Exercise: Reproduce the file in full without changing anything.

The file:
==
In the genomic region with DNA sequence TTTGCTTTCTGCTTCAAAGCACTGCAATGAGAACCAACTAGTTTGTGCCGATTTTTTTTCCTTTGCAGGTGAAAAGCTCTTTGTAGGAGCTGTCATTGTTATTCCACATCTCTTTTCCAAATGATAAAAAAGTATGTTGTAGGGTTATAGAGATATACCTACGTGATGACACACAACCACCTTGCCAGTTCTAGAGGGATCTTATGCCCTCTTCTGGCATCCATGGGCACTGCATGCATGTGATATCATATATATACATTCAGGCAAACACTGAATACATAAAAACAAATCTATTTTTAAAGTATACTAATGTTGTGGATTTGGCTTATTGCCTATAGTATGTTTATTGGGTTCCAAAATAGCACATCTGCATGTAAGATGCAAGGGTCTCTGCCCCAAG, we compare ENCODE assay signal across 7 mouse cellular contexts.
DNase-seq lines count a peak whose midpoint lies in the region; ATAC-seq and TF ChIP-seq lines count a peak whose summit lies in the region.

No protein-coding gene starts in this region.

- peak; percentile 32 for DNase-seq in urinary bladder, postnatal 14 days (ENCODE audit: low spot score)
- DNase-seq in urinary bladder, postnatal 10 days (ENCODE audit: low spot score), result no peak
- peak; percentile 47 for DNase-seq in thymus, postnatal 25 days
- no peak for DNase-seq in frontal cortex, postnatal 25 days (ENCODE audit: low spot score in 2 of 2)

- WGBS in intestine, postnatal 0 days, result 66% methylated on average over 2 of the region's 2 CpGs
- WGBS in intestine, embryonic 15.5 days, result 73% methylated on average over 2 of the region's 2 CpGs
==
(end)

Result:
In the genomic region with DNA sequence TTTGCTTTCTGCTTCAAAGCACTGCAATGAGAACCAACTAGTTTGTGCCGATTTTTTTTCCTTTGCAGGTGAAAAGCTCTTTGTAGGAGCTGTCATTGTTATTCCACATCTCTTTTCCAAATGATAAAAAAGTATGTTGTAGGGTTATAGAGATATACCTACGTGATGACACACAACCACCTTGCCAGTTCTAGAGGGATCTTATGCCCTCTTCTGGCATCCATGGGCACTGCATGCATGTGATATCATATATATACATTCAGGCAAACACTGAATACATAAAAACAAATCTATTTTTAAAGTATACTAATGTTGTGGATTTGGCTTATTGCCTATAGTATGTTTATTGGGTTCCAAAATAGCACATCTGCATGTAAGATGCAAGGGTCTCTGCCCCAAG, we compare ENCODE assay signal across 7 mouse cellular contexts.
DNase-seq lines count a peak whose midpoint lies in the region; ATAC-seq and TF ChIP-seq lines count a peak whose summit lies in the region.

No protein-coding gene starts in this region.

- peak; percentile 32 for DNase-seq in urinary bladder, postnatal 14 days (ENCODE audit: low spot score)
- DNase-seq in urinary bladder, postnatal 10 days (ENCODE audit: low spot score), result no peak
- peak; percentile 47 for DNase-seq in thymus, postnatal 25 days
- no peak for DNase-seq in frontal cortex, postnatal 25 days (ENCODE audit: low spot score in 2 of 2)

- WGBS in intestine, postnatal 0 days, result 66% methylated on average over 2 of the region's 2 CpGs
- WGBS in intestine, embryonic 15.5 days, result 73% methylated on average over 2 of the region's 2 CpGs